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Italian Prune Nut Bread

Italian prunes are sweet and juicy...and perfect for a healthy lifestyle. Try them in a quick bread for a change from the ordinary.

Italian Prune Nut Bread
  • 1 cup butter
  • 2 cups sugar
  • 1 teaspoon vanilla
  • 4 eggs
  • 3 cups flour
  • 1 teaspoon salt
  • 1 teaspoon cream of tartar
  • 1 teaspoon cinnamon
  • 1/2 teaspoon baking soda
  • 3/4 cup sour cream
  • 2 teaspoons grated orange peel
  • 2 cups pitted and diced Italian prunes
  • 1 cup chopped nuts
  1. Cream butter, sugar and vanilla until fluffy.
  2. Add eggs one at a time, beating well after each addition.
  3. Combine flour, salt, cream of tartar, cinnamon and baking soda.
  4. Blend sour cream and orange peel; add to creamed mixture alternately with dry ingredients.
  5. Stir until blended.
  6. Add prunes and nuts; mix well.
  7. Divide between two greased loaf pans (9x5x3 inch).
  8. Bake at 350F for 50-55 minutes, or until wooden pick inserted in centre comes out clean.
  9. Cool 10 minutes in pan. Remove from pan and cool thoroughly on rack.

I've made it without the's good either way!


  1. This looks like a keeper for sure Judy. You are so right about prunes being healthy and they do make any baking so moist and tender. Love the combination with oranges. Yum!

  2. Oh I just love italian prunes. . I wonder if they are available throughout Canada and the US?
    I have a bag in my fridge that I was going to cut up and freeze for wareneki. . but maybe I'll spare a few for this loaf. It looks delicious.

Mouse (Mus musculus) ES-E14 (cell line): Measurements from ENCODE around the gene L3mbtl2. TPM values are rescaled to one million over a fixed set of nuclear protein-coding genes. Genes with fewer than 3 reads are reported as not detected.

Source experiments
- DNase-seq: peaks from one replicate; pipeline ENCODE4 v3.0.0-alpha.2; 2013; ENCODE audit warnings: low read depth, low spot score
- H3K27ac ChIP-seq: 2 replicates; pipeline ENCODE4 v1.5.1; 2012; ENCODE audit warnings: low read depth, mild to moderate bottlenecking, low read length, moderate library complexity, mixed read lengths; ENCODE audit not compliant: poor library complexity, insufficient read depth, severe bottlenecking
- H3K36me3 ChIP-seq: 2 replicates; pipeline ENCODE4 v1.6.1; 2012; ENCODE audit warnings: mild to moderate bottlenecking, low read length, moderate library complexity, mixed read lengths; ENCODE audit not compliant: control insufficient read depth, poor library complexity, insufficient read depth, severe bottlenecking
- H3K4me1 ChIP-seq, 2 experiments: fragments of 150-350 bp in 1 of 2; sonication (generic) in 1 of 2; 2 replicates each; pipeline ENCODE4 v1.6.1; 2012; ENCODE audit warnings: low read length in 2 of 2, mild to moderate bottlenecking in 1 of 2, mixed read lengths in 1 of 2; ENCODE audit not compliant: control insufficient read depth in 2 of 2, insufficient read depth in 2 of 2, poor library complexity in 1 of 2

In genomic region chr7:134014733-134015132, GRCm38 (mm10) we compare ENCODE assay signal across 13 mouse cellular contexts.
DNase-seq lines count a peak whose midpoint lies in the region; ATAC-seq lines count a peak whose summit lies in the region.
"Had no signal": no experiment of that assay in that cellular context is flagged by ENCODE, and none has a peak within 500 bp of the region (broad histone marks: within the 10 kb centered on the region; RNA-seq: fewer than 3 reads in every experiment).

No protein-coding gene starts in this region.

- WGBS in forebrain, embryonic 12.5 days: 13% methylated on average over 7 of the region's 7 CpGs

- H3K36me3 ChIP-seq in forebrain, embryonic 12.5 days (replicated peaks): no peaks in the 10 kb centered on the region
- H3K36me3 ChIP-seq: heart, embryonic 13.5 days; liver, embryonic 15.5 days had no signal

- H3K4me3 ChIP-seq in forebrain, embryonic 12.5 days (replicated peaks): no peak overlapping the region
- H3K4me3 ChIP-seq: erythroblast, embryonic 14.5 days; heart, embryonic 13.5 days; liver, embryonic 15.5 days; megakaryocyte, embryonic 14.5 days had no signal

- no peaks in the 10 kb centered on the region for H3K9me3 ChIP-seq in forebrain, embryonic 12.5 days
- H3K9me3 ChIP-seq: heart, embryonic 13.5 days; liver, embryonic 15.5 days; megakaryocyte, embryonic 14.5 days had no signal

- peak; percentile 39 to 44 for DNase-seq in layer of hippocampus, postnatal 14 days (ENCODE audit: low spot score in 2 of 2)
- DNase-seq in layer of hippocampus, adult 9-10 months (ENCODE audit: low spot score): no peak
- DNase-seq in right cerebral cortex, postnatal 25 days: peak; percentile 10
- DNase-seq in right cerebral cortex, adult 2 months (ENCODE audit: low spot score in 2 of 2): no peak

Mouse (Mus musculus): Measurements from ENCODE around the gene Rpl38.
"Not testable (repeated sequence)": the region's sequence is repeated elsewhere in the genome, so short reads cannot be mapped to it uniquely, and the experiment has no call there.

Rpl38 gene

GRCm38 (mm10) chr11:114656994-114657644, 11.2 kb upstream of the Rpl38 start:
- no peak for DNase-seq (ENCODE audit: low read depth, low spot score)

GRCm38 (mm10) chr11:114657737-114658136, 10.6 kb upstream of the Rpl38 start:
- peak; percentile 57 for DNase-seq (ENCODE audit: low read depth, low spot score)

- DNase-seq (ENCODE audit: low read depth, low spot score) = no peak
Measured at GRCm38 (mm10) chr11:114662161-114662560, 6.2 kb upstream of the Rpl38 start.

3. great girls do a great job on your blog and make me want to try your recipes.Are Italian prunes the same as prune plums?

  4. Wonderful bread recipe, Judy! I don't have a clue what italian plums are. I would be using prune plums. I too love the orange and prune combination!

  5. I googled italian plums and one site told me that sometimes they are called prune plums. The pic of the italian plums looked the same as the prune plums.

  6. Hmmm...maybe Italian prunes are only grown in our type of climate. They are a sweet-tart purple-skinned late summer plum with a free stone pit...and the best for baking. We had an Italian prune orchard on our farm when I was a kid...and they are grown extensively in the Okanagon and throughout the Pacific Northwest.

  7. I use to have 2 trees on our hobby farm that yielded so many plums that I'd put boxes full at the end of our driveway with a sign that said 'free, help yourself.' They would disapear fast. Now I have to buy them or am treated to a free bag every so often. Yesterday I cut a bag full in half and pulled the stone and froze on a cookie sheet. They are now in a bag ready for all these fabulous recipes.

  8. You have some wonderful recipes! I used your zesty salsa recipe and LOVED it! I added you to my favorite blog list. Karen

  9. looks yummy and the photo is beautiful...

  10. Yes, beautiful photo! I have lots of Italian plums right now. Just need to find time to bake!

  11. Judy, I made this yesterday. . really yummy. I added 1/2 cup of wheat germ and 1/2 cup of oats. . .
    I also wondered about the plum measurment. . I used 2 cups of finely chopped plums. .is that what you did? I couldn't figure how to measure 2 cups of whole plums?
    Just wondering. It was very tasty. With the addition of wheat germ adn oats. . I spread butter on each slice. . makes sense doesn't it?


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